Little things professors can do to help students save money

By Kyle Harding, Opinion Editor


I believe if you were to ask every EWU administrator and professor if they care about the financial burdens being placed on students, they would overwhelmingly say that they do.

However, their policies do not always reflect that. There are many small ways they could help students cut costs.

We live in amazing technological times. Most of us carry around a phone that has computing power that outshines the best desktop machines from just a few years ago. We also have the technology to turn in most assignments online. Many professors have embraced this, especially with the advent of Canvas, which is far superior to the old Blackboard system.

There are also professors who do not embrace technology. My problem, surprisingly, is not with them. It is with the professors who seem to welcome the technology while keeping one foot in the past. Example: I have a professor who has the class turn in papers on Canvas. Great. This professor then also wants the class to bring in a hard copy. Sometimes, she asks for multiple hard copies, as many as four, for peer reviewing. The nature of technology is such that peer reviewing could easily be accomplished online. In fact, Canvas has that feature built in. While some classes will always need to print, most of our classes could eliminate the need for hard copies, thus eliminating the fee that pays for our print credit.

Printing costs are miniscule compared to textbooks. Ask a group of college students what frustrates them the most, and you are almost guaranteed to hear “cost of textbooks” as an answer. There is not much the university can do regarding textbook costs in general. There is, however, at least one class offered at EWU in which they could help tremendously. That is computer literacy. Eastern’s CPLA class requires a custom textbook. I suppose this is the only university that offers computer literacy classes. There must be no mass-produced computer literacy books on the market. While it is flattering to have our own book built just for us, it is also very expensive.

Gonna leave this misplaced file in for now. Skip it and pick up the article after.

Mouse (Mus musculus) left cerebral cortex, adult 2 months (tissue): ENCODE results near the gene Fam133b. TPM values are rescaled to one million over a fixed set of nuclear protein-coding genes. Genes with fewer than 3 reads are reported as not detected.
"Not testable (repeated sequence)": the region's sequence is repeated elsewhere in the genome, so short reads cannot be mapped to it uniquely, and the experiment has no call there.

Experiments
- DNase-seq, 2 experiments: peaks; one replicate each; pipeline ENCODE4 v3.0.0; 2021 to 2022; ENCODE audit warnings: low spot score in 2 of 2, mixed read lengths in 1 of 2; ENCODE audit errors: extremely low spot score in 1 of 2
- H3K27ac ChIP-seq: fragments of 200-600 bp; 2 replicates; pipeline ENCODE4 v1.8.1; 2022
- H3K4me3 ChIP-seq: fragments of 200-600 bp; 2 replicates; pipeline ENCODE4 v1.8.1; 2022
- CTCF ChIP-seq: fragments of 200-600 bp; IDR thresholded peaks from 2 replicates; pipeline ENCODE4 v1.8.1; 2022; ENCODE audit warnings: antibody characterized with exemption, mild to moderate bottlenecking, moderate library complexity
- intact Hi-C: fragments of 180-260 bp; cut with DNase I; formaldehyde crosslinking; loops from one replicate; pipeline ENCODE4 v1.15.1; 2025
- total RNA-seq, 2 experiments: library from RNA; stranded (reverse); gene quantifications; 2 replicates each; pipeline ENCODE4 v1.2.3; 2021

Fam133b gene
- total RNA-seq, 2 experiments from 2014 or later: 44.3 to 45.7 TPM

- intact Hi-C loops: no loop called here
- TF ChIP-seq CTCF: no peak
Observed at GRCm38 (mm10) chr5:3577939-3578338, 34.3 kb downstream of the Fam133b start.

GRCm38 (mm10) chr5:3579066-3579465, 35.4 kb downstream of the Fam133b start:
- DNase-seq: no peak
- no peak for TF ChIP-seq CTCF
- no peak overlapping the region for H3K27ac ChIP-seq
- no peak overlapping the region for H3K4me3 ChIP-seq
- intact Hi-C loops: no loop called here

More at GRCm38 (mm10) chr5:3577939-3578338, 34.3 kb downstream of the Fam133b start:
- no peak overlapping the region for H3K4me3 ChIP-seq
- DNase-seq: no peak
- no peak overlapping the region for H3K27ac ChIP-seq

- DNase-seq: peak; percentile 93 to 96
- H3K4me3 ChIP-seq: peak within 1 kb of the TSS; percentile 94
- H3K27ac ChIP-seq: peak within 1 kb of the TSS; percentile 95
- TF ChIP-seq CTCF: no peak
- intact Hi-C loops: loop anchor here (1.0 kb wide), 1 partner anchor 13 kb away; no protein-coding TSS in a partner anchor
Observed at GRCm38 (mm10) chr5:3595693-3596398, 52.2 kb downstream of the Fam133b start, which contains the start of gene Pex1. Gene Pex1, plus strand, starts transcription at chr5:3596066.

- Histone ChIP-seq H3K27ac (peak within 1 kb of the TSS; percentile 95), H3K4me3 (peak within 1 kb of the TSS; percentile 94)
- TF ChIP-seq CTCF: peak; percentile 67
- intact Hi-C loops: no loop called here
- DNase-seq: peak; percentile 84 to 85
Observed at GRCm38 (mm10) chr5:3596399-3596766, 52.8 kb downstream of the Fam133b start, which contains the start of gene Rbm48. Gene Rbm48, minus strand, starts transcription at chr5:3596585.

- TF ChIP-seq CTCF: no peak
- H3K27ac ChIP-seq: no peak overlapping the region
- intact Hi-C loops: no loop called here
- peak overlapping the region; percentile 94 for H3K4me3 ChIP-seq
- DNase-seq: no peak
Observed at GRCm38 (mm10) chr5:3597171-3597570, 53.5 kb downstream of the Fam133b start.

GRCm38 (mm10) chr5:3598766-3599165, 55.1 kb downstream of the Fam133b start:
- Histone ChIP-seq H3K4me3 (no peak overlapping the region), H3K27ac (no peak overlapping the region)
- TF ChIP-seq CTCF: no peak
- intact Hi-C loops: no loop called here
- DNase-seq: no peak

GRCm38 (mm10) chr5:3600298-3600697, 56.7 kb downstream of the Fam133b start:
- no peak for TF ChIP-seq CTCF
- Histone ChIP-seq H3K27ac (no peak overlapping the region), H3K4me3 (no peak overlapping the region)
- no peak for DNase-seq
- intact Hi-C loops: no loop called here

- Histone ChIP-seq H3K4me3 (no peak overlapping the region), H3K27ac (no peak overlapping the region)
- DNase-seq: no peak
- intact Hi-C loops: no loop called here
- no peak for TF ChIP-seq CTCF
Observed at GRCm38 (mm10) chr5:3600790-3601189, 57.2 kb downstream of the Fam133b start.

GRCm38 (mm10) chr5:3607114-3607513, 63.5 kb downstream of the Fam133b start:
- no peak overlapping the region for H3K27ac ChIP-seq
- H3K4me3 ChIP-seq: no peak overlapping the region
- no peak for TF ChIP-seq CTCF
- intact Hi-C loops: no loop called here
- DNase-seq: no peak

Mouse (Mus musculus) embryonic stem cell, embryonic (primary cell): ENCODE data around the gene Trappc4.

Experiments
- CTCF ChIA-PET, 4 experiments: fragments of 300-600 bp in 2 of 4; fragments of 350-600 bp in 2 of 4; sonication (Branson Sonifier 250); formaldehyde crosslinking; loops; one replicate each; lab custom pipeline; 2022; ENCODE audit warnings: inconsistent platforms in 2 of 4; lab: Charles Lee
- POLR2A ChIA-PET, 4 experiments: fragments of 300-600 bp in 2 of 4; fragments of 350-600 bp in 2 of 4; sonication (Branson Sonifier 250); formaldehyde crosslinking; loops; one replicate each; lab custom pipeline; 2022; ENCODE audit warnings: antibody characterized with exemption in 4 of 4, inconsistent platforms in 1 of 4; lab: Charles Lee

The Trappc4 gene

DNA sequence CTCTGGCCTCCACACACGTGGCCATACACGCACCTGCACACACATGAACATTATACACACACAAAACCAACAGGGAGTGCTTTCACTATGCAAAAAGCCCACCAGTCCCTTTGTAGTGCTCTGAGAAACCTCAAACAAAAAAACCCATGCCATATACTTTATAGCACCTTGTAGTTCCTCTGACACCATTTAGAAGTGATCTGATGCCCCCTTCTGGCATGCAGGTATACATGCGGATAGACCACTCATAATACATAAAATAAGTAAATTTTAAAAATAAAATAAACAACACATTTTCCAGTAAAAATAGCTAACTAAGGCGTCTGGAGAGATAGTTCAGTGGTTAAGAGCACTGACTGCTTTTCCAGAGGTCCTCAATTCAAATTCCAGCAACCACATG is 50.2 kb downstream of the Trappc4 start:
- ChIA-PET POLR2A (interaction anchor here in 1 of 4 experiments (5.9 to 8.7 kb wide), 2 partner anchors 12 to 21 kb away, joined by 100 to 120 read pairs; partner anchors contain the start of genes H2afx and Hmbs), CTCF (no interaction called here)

Some textbooks are not so expensive, and being mass-produced, are easy to buy online. But they are still a waste of money if a professor puts them on the required materials list and then never teaches from them.

Some of you who go on the EWU bookstore’s website to see what books are required, before you proceed to Amazon to buy them at half the cost, may have noticed study aids listed as required materials for some classes. They cost $6.95 and sometimes there are four separate ones listed for a single class. They appear to have been added without consulting the professor teaching the class, because I have never seen one used and I have had a professor tell the class he did not even know what they were.

None of these actions would touch the main reason why college is so expensive these days, which is tuition rising at several times the rate of inflation. Nonetheless, they are a few small steps individual professors or administrators could take to cut unnecessary costs.